A correlative chapter, "B2B eCommerce: Current Practices", written by Fahri Karakaya,  focuses on the effective use of the Internet for marketing products and services. The chapter starts by presenting statistics about Internet usage and online sales in the U.S. and around the world. It then examines the evolution of the web sites from a static format to an interactive format with the start of Web 2.0.  As a plus to small businesses, the chapter also briefly outlines the steps involved in starting an online business and the advantages and disadvantages of having one. Special emphasis is placed on developing an eMarketing strategy drawing on the marketing mix, online marketing research, and search engine optimization, as well as social media marketing. The chapter ends by showcasing Amazon.com web site’s marketing tools as excellent examples of effective eBusiness. 

The chapter, " An Innovative Firm:  The Renova Case Study", written by Susana Rodrigues, offers a discussion on understanding the factors that drive successful innovative firms is central for sustaining competitive advantages. Researchers argue that competitive advantages through innovation could be achieved by undertaking or developing new products or new processes (technological or organisational). Based on the literature reviewed, a model was developed to capture the nature of an innovative firm. The model was applied and validated. This chapter argues that innovation is possible where it would be less expected.  The identification and exploitation of key innovation factors lead, when implemented, to innovative firms: those that continually provide the market with innovation.  This chapter offers important insights into understanding the meaning of an innovative firm. It provides a good supporting case of a real company to help understand the various aspects of innovation within a mature commodity-producing industry. 

A correlative chapter, "Service Science Innovations: E-Government", written by Tatiana Leonova & Galina Poltnikova, highlights the purposes, problems and principles of the organization and structure of the electronic government, questions of development of the electronic government in the countries of the world and the spectrum of represented services. One of the major problems of  public authorities activity is rendering of a set of the state services to citizens, business, other branches of the government and government officials. Development of information-communication technologies and their implementation in government system allows raising efficiency and speed of document circulation and to lower costs of social communications for each member of a society. This phenomenon has received the name of the electronic government.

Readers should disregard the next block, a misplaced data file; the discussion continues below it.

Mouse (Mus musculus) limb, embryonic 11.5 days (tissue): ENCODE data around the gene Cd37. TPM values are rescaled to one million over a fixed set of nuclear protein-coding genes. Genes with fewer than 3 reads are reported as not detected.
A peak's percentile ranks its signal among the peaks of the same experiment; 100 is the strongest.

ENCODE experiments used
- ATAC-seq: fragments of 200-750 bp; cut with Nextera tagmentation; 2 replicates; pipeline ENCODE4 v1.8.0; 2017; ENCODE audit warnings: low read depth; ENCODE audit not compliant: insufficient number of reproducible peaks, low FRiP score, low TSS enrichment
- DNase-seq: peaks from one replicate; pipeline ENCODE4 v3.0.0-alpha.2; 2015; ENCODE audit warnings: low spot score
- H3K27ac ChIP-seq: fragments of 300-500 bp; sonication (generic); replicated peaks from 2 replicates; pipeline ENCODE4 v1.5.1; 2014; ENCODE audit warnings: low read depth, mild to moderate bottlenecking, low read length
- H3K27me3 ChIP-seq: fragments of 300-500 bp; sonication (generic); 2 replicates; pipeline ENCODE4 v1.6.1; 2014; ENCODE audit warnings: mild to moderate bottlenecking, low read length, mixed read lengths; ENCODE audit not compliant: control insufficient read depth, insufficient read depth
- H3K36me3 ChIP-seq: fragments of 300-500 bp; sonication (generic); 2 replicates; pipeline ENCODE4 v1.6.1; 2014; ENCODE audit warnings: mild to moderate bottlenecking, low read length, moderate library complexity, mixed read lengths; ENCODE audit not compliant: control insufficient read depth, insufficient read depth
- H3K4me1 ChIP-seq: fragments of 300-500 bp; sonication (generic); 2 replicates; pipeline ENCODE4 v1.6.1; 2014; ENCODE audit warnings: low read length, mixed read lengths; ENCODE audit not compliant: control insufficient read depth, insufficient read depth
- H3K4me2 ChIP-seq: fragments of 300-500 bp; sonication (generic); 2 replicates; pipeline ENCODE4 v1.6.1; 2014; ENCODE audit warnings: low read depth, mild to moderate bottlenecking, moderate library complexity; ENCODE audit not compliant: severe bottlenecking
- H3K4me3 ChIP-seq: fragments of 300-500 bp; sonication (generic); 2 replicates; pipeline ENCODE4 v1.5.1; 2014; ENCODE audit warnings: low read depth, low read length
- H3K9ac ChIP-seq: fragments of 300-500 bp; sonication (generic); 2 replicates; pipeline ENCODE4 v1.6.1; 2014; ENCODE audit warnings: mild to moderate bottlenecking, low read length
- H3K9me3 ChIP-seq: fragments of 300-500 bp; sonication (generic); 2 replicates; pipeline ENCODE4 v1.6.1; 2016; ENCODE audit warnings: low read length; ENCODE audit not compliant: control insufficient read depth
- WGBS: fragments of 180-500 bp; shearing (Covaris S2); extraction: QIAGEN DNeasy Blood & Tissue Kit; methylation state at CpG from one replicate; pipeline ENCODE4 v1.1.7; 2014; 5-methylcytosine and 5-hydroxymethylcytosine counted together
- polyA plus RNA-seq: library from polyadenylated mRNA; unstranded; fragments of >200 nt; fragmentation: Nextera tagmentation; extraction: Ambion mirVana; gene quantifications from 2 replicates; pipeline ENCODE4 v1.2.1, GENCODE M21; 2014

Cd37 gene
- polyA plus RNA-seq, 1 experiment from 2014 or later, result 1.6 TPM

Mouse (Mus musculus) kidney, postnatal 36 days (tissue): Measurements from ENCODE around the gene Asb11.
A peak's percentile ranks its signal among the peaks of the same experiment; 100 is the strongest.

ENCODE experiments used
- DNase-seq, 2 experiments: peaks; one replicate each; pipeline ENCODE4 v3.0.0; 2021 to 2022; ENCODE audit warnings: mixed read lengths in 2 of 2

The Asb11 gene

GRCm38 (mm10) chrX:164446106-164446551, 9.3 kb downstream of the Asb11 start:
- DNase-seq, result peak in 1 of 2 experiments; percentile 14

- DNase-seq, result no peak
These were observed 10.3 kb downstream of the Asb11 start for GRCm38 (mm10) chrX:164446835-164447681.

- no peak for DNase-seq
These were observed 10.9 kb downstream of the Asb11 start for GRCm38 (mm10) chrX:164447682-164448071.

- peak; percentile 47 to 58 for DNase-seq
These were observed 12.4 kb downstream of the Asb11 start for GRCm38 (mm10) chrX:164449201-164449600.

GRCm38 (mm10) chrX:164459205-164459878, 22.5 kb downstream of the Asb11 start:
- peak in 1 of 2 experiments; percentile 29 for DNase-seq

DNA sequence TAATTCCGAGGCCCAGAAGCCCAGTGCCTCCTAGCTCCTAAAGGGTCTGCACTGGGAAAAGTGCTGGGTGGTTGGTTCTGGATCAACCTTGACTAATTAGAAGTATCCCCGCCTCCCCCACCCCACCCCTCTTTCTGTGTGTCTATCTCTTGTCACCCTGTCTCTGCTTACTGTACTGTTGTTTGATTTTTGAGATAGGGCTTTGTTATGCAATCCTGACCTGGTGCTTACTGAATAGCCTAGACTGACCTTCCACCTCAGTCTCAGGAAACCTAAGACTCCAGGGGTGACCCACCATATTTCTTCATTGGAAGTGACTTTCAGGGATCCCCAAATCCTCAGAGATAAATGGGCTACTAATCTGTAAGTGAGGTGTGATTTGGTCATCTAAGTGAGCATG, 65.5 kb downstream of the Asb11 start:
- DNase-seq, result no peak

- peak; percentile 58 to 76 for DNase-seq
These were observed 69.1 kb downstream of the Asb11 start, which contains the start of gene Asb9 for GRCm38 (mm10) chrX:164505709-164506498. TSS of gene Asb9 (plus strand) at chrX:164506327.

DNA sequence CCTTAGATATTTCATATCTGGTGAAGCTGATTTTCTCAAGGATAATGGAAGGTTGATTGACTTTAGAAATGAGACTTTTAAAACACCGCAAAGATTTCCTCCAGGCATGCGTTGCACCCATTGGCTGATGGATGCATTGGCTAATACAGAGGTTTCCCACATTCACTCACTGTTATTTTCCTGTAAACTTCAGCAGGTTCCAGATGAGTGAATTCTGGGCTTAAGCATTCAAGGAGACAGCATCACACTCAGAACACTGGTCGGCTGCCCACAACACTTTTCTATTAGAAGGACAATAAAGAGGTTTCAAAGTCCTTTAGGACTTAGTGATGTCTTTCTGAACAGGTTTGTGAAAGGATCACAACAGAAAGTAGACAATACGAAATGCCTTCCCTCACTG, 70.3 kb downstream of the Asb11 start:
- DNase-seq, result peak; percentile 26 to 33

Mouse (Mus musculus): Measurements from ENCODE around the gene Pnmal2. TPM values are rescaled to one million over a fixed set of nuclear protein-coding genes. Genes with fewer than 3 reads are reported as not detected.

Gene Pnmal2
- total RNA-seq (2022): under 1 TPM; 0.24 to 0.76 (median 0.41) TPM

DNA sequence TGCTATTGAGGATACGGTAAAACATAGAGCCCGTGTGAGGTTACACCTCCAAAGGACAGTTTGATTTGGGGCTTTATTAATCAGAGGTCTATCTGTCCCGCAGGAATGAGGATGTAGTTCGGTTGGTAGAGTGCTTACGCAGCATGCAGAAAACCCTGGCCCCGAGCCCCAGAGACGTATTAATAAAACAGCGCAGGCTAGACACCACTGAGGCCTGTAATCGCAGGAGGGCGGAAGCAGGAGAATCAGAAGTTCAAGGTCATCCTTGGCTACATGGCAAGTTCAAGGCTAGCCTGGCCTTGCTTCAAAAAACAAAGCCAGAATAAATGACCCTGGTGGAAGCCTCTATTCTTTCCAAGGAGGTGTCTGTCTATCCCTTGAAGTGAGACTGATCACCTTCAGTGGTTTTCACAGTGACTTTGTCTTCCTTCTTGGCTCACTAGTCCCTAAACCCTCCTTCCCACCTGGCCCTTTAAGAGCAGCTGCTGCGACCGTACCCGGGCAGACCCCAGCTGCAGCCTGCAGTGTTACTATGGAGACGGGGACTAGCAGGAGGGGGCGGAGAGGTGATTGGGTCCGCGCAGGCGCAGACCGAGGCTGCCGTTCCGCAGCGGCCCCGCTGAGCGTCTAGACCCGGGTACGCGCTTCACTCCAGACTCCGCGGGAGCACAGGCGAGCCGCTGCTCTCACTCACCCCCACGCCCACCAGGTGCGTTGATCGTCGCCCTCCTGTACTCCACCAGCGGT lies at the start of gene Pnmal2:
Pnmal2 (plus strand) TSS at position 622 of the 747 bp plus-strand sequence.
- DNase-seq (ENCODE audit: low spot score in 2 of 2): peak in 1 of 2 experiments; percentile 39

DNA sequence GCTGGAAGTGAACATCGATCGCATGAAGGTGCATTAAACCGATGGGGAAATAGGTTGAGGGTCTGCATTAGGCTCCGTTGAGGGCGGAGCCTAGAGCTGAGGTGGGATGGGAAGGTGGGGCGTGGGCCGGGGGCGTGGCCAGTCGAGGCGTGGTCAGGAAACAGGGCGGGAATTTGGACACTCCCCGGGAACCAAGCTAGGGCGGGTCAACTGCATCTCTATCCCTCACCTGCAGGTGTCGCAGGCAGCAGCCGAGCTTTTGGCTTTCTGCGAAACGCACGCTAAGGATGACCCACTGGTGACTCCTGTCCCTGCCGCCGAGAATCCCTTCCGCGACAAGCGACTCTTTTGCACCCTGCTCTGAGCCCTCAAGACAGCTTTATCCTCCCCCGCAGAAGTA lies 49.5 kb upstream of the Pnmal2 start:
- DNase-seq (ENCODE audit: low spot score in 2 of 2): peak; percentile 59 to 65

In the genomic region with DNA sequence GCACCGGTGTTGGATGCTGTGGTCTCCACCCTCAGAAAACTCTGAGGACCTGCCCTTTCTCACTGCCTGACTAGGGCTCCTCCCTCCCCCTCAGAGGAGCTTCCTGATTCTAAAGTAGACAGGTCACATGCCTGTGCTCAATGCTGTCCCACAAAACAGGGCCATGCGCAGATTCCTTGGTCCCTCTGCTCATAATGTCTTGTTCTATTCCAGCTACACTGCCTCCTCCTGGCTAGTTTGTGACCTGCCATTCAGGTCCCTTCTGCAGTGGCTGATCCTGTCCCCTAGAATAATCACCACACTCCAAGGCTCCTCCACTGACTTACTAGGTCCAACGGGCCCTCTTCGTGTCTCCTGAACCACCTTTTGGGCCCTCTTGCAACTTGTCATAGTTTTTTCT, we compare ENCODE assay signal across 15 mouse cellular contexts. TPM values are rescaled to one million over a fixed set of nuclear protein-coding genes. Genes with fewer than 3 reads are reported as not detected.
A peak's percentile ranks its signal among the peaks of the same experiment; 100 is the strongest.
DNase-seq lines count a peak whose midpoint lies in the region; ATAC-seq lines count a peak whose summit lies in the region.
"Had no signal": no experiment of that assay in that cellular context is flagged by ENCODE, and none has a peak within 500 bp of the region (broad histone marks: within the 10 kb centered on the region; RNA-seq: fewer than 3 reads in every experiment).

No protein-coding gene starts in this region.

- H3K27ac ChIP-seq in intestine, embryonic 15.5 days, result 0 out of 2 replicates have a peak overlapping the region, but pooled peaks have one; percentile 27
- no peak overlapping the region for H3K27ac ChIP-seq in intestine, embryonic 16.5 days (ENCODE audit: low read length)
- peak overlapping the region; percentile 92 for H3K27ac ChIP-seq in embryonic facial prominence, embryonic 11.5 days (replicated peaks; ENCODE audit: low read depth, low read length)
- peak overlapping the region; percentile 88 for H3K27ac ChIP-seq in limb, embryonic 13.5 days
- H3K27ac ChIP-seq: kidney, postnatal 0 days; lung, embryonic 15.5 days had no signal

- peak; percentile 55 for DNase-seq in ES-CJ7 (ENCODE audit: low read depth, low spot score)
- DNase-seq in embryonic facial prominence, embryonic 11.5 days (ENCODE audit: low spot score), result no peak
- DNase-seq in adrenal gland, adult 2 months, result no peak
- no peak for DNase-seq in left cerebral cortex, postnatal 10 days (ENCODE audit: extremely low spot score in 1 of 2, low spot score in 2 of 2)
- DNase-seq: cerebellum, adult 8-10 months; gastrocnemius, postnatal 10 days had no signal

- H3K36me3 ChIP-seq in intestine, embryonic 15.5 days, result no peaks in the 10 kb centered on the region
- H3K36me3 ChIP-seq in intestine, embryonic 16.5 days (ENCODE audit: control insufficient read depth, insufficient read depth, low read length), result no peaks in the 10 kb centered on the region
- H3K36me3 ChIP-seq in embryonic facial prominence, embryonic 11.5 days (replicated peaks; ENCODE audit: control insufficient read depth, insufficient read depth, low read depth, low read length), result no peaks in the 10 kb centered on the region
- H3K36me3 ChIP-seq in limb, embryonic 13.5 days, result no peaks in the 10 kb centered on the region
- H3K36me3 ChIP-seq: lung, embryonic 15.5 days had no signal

The chapter entitled "Resources, Capabilities and Business Success", written by Alan Simon & Chloe Bartle, explores resources and capabilities that align with the demands of the environment in which an organization operates conduce to successful performance. Physical, human and organizational capital resources that are valuable, rare, inimitable and organizable can provide the firm with unique capabilities that lead to competitive advantage and value creation. Seven generic strategic capabilities are related to organizational success. These are service quality; visionary leadership; innovation and creativity; selection and retention of good staff with good technical skills; credibility, integrity and honesty; excellent differentiated products or services and adaptability and flexibility. Dynamic capabilities are defined generally as the ability of the firm to reconfigure its resources in changing times and thus allow the organization to adapt and evolve. Specific dynamic capabilities include team and product development processes; customer retention; leadership; organizational culture; redeployment of assets; strategic thinking and knowledge management. Hard and soft business success measures are profitability, growth, improved teamwork, customer and employee satisfaction and quality. There is very little literature reporting empirical testing of the relationship between resources, capabilities and success. Thus the chapter discusses the findings of the few studies that have done so and we deduce from them that the relationship between capabilities and success is a complex one. This is because a common thread across all the studies is that many capabilities are linked to many success measures in a complicated matrix of statistically significant relationships. This suggests that in order for organizations to score highly on both financial and non-financial success measures, they need to deploy the many capabilities discussed in this chapter.